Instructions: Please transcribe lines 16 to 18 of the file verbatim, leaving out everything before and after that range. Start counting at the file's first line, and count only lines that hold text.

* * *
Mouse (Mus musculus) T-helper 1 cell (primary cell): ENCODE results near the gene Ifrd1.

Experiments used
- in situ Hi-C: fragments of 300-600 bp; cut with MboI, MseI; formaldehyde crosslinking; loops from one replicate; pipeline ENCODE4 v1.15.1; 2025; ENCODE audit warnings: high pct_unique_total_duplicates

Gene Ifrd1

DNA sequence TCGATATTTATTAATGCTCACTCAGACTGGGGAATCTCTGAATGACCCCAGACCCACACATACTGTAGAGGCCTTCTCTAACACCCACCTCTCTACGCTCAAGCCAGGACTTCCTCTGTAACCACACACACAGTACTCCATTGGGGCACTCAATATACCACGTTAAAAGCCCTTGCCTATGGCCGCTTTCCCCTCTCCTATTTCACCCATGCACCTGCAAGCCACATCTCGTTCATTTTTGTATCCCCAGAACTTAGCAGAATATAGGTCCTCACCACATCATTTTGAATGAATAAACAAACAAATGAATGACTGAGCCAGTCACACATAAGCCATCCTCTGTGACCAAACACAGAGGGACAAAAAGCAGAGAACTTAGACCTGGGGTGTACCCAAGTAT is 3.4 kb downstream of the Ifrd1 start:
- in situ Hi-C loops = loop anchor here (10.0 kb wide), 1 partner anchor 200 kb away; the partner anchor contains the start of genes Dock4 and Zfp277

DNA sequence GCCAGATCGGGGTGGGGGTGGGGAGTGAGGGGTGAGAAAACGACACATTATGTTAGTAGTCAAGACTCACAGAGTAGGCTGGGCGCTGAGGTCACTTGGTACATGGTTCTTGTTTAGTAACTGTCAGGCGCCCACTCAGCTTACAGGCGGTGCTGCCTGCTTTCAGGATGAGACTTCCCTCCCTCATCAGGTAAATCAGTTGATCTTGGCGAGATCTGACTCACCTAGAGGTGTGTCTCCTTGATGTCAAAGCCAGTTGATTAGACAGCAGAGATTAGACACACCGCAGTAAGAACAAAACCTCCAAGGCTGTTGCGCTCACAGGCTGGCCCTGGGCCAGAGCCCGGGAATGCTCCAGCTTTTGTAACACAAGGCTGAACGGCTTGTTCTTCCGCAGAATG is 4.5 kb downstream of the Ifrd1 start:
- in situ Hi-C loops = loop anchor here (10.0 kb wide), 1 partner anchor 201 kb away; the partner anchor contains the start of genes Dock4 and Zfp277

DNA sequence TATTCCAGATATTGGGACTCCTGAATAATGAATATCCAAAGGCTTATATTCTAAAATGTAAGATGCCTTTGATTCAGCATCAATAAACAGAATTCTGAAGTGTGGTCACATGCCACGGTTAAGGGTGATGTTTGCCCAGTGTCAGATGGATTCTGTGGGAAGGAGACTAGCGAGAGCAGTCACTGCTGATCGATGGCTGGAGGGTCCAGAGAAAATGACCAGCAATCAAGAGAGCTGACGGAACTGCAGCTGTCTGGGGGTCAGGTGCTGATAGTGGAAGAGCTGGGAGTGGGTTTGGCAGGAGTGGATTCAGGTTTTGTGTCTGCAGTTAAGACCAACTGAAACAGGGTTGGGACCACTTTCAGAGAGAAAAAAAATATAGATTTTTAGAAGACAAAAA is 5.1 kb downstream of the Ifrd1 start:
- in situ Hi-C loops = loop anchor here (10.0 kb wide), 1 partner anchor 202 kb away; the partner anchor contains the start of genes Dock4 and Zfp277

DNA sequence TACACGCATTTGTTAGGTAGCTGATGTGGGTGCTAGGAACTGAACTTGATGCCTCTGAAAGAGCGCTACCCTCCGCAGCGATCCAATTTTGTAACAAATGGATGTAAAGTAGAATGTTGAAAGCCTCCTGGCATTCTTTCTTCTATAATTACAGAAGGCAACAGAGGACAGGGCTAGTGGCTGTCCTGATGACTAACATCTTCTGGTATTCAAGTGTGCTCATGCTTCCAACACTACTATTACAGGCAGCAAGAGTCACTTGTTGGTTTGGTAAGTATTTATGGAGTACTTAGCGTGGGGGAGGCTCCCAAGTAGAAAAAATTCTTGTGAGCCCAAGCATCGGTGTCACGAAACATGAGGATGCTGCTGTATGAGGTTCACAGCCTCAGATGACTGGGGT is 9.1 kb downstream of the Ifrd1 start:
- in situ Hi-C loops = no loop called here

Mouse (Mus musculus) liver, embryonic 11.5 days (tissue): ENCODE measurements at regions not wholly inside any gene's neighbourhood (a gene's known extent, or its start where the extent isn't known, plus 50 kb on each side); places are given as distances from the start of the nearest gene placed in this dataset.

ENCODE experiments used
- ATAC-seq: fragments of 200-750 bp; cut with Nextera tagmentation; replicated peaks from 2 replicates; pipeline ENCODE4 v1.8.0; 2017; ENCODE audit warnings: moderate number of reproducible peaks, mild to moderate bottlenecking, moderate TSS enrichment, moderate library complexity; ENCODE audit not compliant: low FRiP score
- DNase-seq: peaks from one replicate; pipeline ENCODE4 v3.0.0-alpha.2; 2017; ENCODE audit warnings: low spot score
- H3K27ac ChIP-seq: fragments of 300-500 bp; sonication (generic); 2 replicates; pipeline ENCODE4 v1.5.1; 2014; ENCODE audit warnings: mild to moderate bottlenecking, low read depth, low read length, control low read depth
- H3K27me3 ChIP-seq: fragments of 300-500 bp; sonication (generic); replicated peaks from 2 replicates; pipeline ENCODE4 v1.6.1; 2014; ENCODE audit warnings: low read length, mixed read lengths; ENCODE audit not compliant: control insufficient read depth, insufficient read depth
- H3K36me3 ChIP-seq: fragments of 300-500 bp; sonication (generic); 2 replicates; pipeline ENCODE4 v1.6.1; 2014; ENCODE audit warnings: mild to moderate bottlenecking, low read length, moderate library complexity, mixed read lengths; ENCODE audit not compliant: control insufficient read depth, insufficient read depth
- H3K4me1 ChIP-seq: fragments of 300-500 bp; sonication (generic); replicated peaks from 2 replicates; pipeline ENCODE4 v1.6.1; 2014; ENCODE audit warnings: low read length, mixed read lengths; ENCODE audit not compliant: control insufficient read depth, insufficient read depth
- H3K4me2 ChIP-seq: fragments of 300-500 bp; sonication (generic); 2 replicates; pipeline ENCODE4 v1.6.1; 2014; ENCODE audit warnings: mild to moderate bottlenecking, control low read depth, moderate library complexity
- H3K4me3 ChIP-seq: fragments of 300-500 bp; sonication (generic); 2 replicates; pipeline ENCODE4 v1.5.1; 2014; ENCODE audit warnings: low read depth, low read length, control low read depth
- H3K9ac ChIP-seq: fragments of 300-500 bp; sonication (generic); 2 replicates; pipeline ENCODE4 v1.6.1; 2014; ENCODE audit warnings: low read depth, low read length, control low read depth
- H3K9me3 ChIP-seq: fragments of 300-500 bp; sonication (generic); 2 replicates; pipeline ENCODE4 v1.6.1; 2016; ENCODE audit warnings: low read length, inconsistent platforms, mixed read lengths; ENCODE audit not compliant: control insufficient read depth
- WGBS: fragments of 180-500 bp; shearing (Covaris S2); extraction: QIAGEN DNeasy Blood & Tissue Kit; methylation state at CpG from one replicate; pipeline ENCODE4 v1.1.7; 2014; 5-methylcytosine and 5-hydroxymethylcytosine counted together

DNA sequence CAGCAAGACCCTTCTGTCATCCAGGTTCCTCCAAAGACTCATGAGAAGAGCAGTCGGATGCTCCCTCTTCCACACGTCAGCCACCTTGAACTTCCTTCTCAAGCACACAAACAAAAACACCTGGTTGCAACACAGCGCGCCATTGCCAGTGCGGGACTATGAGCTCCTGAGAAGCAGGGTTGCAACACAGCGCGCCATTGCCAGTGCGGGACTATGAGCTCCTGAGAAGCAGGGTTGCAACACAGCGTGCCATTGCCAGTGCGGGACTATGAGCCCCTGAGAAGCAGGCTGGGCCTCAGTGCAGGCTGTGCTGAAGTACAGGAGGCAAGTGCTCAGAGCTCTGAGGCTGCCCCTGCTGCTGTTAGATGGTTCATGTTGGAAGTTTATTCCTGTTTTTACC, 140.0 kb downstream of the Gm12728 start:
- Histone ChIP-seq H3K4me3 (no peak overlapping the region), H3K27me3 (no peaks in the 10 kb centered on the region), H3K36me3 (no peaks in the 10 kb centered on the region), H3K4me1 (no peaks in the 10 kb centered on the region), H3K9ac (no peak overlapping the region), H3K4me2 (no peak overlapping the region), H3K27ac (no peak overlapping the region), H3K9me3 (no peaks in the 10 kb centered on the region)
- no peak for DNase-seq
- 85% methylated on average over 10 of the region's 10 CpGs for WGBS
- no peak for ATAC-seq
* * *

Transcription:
- DNase-seq: peaks from one replicate; pipeline ENCODE4 v3.0.0-alpha.2; 2017; ENCODE audit warnings: low spot score
- H3K27ac ChIP-seq: fragments of 300-500 bp; sonication (generic); 2 replicates; pipeline ENCODE4 v1.5.1; 2014; ENCODE audit warnings: mild to moderate bottlenecking, low read depth, low read length, control low read depth
- H3K27me3 ChIP-seq: fragments of 300-500 bp; sonication (generic); replicated peaks from 2 replicates; pipeline ENCODE4 v1.6.1; 2014; ENCODE audit warnings: low read length, mixed read lengths; ENCODE audit not compliant: control insufficient read depth, insufficient read depth